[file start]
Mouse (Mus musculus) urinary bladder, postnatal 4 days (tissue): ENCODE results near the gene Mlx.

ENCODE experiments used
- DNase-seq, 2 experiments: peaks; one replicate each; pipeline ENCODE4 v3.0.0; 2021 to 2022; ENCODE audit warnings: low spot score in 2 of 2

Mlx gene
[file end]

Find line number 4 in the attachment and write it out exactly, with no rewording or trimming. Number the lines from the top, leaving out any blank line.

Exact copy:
Mlx gene